There's been plenty of speculation about whether it was fair that sprinter Lolo Jones was on the receiving end of so much media attention in advance of her fourth-place finish in the 100-meter hurdles. Was it her scantily clad shoot for Sports Illustrated? Her proclamations about virginity? Her light complexion? Her tearjerker backstory?
Olympic medalists Dawn Harper (silver) and Kellie Wells (bronze) spoke to NBC Sports in a conversation that carefully circled the issue, with Wells saying, "Well, I think that, on the podium tonight, the three girls that earned their spot, and they got their medals and they worked hard and did what they needed to do. prevailed." Harper added that she had just as good a story as the media's "favorite."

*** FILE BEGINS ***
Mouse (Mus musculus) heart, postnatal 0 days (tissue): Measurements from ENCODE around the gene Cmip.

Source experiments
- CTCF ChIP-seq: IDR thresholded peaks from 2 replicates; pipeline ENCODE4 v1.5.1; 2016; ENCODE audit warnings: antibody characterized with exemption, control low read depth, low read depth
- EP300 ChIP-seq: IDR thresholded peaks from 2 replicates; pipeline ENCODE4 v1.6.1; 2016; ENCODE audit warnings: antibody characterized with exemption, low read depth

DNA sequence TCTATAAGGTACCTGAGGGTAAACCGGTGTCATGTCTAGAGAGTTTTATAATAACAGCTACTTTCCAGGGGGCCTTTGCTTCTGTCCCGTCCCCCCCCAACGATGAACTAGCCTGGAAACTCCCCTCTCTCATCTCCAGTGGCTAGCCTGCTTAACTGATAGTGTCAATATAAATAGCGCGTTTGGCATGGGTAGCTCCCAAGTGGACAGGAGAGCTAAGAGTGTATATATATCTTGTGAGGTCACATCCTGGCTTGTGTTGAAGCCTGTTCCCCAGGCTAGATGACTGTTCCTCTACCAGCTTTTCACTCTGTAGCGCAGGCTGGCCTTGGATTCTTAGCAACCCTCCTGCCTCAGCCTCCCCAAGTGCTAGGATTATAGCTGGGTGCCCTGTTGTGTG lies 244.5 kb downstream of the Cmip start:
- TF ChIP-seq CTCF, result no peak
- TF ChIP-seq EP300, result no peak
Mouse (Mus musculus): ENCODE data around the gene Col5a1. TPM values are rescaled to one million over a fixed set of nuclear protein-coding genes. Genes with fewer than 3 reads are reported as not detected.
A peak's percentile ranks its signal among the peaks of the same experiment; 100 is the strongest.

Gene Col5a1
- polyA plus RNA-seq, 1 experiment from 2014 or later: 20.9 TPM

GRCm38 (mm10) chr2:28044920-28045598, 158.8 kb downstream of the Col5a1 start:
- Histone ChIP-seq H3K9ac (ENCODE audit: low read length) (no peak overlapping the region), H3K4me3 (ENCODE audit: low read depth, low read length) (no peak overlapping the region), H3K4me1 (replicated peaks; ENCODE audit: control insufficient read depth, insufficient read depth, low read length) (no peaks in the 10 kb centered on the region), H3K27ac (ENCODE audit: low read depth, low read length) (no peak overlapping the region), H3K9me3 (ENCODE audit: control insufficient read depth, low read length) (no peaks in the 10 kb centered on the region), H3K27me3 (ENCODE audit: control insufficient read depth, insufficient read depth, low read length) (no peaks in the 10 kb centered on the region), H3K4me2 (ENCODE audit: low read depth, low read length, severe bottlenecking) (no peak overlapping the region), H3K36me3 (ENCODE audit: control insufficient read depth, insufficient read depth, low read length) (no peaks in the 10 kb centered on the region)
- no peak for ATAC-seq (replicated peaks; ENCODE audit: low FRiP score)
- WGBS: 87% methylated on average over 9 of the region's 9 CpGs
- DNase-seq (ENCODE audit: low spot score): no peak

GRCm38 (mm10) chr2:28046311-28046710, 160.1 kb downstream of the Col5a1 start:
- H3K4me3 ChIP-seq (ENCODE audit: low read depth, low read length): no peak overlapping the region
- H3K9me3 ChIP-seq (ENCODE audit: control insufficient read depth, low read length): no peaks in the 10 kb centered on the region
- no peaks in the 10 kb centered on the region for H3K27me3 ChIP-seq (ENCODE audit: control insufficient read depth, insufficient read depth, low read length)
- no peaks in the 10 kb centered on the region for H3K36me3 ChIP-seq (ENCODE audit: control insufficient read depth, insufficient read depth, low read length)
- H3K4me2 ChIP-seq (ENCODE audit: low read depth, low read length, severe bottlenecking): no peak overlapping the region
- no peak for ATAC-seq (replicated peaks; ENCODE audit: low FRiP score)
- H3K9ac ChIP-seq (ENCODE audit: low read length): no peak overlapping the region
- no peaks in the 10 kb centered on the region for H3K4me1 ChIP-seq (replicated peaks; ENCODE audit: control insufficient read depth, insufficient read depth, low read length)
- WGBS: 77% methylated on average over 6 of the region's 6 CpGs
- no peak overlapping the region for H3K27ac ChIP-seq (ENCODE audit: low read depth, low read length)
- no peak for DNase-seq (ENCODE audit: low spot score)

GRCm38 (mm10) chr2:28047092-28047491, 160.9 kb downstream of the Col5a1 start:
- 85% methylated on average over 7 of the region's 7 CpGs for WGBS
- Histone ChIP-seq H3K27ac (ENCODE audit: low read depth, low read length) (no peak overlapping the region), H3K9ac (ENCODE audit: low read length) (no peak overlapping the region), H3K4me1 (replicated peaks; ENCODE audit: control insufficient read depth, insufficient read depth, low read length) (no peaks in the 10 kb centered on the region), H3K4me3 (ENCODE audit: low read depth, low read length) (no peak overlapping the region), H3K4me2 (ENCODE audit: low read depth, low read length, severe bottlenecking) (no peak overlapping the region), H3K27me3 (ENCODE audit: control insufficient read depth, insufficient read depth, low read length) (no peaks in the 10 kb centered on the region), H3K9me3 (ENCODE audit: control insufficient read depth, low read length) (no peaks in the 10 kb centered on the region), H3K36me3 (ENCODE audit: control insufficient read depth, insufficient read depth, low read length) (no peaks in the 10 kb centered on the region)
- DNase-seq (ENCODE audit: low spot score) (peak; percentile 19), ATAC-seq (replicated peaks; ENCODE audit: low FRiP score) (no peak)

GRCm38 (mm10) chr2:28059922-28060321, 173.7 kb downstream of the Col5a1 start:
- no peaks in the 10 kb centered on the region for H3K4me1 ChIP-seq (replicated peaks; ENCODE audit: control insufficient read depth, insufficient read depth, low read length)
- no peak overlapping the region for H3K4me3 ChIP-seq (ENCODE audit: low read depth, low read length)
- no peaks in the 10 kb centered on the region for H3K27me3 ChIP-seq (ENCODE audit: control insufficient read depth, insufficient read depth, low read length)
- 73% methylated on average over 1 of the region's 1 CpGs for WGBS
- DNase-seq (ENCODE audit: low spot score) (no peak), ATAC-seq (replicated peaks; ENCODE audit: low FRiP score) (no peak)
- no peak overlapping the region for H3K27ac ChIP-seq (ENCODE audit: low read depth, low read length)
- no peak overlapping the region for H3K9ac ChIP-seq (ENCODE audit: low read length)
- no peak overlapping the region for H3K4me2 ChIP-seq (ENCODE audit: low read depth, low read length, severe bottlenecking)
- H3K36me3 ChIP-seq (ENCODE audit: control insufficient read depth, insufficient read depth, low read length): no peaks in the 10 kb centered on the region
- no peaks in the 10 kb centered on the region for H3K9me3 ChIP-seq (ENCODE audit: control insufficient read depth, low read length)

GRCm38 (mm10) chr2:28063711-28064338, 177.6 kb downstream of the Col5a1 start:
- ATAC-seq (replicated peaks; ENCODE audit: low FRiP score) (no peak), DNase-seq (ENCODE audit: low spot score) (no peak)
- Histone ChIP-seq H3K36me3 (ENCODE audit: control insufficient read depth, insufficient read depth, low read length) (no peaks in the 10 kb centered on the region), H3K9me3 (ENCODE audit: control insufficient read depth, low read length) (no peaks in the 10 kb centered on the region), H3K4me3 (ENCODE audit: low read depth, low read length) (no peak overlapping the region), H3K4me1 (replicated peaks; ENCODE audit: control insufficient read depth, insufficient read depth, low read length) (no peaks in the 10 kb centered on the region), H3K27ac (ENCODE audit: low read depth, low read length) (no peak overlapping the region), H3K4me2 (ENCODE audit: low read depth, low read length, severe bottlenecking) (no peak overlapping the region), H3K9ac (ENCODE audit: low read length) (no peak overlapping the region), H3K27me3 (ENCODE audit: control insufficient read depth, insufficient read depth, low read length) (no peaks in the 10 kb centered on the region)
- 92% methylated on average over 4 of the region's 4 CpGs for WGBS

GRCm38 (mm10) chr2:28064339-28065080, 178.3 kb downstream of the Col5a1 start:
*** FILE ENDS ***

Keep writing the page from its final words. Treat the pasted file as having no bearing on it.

It seems that Jones herself might have preferred anonymity over a New York Times piece, two days before she competed, that diminished her athleticism and chalked up her popularity to a "sad and cynical marketing campaign." She told Today's Savannah Guthrie on Wednesday: "The fact that it was from U.S. media. I mean, like, they should be supporting our U.S. Olympic athletes, and instead they just ripped me [to] shreds, and I just thought that that was crazy because I worked six days a week every day for four years, for a 12-second race. And the fact that they just tore me apart, it was just heartbreaking."
Watch both interviews here: